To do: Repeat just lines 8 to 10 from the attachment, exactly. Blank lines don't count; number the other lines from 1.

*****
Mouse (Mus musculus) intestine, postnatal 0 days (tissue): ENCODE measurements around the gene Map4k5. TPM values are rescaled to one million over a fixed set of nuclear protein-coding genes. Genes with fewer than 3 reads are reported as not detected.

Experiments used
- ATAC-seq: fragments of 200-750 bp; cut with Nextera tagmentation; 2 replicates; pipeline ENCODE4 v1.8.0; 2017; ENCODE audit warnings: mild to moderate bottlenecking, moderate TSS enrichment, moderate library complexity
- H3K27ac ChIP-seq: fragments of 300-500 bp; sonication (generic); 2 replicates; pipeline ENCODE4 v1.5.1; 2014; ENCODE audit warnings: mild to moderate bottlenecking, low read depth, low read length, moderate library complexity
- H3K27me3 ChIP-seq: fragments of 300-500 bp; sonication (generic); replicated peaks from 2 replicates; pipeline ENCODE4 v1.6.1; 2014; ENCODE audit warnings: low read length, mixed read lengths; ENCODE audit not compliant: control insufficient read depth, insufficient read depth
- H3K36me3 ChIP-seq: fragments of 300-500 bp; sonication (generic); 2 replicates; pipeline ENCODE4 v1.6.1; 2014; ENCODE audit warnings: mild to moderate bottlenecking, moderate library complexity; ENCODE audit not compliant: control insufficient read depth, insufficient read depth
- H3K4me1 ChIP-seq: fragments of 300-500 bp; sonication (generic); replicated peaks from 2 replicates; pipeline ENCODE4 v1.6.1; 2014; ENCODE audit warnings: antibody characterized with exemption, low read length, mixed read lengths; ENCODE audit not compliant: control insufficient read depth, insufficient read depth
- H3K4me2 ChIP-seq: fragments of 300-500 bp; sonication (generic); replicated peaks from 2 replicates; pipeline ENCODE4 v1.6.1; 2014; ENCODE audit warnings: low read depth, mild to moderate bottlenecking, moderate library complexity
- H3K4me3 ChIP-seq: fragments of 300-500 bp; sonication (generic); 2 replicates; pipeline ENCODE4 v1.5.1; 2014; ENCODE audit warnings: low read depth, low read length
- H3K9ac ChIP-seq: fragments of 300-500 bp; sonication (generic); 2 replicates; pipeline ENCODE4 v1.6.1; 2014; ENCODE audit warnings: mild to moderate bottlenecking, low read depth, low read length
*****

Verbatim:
- H3K4me2 ChIP-seq: fragments of 300-500 bp; sonication (generic); replicated peaks from 2 replicates; pipeline ENCODE4 v1.6.1; 2014; ENCODE audit warnings: low read depth, mild to moderate bottlenecking, moderate library complexity
- H3K4me3 ChIP-seq: fragments of 300-500 bp; sonication (generic); 2 replicates; pipeline ENCODE4 v1.5.1; 2014; ENCODE audit warnings: low read depth, low read length
- H3K9ac ChIP-seq: fragments of 300-500 bp; sonication (generic); 2 replicates; pipeline ENCODE4 v1.6.1; 2014; ENCODE audit warnings: mild to moderate bottlenecking, low read depth, low read length